Joachim Breitner

The magic “Just do it” type class

Published 2018-02-02 in sections English, Haskell.

One of the great strengths of strongly typed functional programming is that it allows type driven development. When I have some non-trivial function to write, I first write its type signature, and then the writing the implementation often very obvious.

Once more, I am feeling silly

In fact, it often is completely mechanical. Consider the following function:

cabal install ghc-justdoit, and then the following code actually works:

Dyckhoff’s LJT proof search in intuitionistic propositional calculus, which I have implemented to work directly on GHC’s types and terms (and I find it pretty slick). Those who like Unicode can write (…) instead.

What is supported right now?

Because I am working directly in GHC’s representation, it is pretty easy to support user-defined data types and newtypes. So it works just as well for

inspection-testing to test such things, as I am doing in the Demo file, which you can skim to see a few more examples of justDoIt in action. I very much enjoyed reaping the benefits of the work I put into inspection-testing, as this is so much more convenient than manually checking the output.

Is this for real? Should I use it?

Of course you are welcome to play around with it, and it will not launch any missiles, but at the moment, I consider this a prototype that I created for two purposes:

  • To demonstrates that you can use type checker plugins for program synthesis. Depending on what you need, this might allow you to provide a smoother user experience than the alternatives, which are:

    • Preprocessors
    • Template Haskell
    • Generic programming together with type-level computation (e.g. generic-lens)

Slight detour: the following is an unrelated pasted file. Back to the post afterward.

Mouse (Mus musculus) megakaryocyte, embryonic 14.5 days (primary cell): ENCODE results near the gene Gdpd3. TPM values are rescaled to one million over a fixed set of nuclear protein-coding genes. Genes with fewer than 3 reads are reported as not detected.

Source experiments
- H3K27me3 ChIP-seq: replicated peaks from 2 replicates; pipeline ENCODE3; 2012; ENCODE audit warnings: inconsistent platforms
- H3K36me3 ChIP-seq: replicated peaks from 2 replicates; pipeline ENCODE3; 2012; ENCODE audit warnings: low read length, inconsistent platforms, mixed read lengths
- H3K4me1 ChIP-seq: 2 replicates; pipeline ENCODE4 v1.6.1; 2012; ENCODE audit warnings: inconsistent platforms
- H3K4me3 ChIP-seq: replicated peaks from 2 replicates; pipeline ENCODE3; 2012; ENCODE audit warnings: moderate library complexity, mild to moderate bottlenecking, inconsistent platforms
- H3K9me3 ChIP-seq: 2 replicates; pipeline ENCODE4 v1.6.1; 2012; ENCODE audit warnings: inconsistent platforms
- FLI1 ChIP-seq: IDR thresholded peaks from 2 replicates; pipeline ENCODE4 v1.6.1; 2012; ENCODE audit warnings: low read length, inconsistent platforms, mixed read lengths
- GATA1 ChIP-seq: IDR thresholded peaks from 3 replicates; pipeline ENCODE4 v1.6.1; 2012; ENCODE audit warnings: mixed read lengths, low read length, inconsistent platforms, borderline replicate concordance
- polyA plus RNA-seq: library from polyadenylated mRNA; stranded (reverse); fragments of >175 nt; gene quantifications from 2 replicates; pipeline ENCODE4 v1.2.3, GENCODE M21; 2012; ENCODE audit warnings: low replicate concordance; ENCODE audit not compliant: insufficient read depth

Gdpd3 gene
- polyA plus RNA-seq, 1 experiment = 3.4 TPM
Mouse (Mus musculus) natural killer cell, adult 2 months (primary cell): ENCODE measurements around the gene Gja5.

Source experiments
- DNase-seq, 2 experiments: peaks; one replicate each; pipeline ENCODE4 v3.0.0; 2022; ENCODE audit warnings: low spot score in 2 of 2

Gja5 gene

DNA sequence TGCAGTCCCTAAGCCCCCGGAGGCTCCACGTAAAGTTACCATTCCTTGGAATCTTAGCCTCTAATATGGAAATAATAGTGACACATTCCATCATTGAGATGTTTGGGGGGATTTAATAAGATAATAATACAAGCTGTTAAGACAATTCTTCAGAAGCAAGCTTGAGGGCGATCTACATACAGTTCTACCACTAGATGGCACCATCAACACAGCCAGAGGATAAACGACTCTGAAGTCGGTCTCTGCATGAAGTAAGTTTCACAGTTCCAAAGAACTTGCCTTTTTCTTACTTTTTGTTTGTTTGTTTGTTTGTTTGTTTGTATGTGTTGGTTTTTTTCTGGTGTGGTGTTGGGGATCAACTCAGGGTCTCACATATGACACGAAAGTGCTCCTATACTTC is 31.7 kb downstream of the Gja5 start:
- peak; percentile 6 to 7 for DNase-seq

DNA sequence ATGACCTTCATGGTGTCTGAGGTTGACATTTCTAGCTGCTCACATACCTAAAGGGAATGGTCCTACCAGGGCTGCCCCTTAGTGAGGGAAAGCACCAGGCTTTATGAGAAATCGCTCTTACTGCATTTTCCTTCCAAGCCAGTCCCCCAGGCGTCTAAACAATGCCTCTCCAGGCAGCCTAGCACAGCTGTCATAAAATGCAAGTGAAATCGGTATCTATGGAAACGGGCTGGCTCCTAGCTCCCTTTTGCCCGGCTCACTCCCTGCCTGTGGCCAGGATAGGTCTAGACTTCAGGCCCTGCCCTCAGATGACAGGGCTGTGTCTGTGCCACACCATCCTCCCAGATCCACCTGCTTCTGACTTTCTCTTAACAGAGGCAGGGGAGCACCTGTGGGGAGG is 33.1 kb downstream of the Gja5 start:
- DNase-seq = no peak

• GHC Core-to-Core plugins

    In order to make this viable, I slightly changed the API for type checker plugins, which are now free to produce arbitrary Core terms as they solve constraints.

  • To advertise the idea of taking type-driven computation to its logical conclusion and free users from having to implement functions that they have already specified sufficiently precisely by their type.

What needs to happen for this to become real?

A bunch of things:

  • The LJT implementation is somewhat neat, but I probably did not implement backtracking properly, and there might be more bugs.
  • The implementation is very much unoptimized.
  • For this to be practically useful, the user needs to be able to use it with confidence. In particular, the user should be able to predict what code comes out. If there a multiple possible implementations, i.e. a clear specification which implementations are more desirable than others, and it should probably fail if there is ambiguity.
  • It ignores any recursive type, so it cannot do anything with lists. It would be much more useful if it could do some best-effort thing here as well.

If someone wants to pick it up from here, that’d be great!

I have seen this before…

Indeed, the idea is not new.

Most famously in the Haskell work is certainly Lennart Augustssons’s Djinn tool that creates Haskell source expression based on types. Alejandro Serrano has connected that to GHC in the library djinn-ghc, but I coudn’t use this because it was still outputting Haskell source terms (and it is easier to re-implement LJT rather than to implement type inference).

Lennart Spitzner’s exference is a much more sophisticated tool that also takes library API functions into account.

In the Scala world, Sergei Winitzki very recently presented the pretty neat curryhoward library that uses for Scala macros. He seems to have some good ideas about ordering solutions by likely desirability.

And in Idris, Joomy Korkut has created hezarfen.

Comments

Interesting post. This reminded me of the beginning chapters of Edwin Brady’s “Type Driven Development with Idris”, which walk through developing simple programs type-first using the “Atom” editor and some plugins that mean the writer can press key-combinations to auto-derive e.g. complete pattern matches.

#1 Jonathan Dowland am 2018-02-05

In order to ensure that the inferred function is the desired one, one may want to restrict justDoIt to work on type with a unique inhabitant. It’s more restrictive, but it’s quite a bit easier than checking the output ourselves! It’s not a domain I’m particularly familiar with, but you may be interested in Gabriel Scherer’s work on the subject.

#2 Arnaud Spiwack am 2018-02-08

Have something to say? You can post a comment by sending an e-Mail to me at <mail@joachim-breitner.de>, and I will include it here.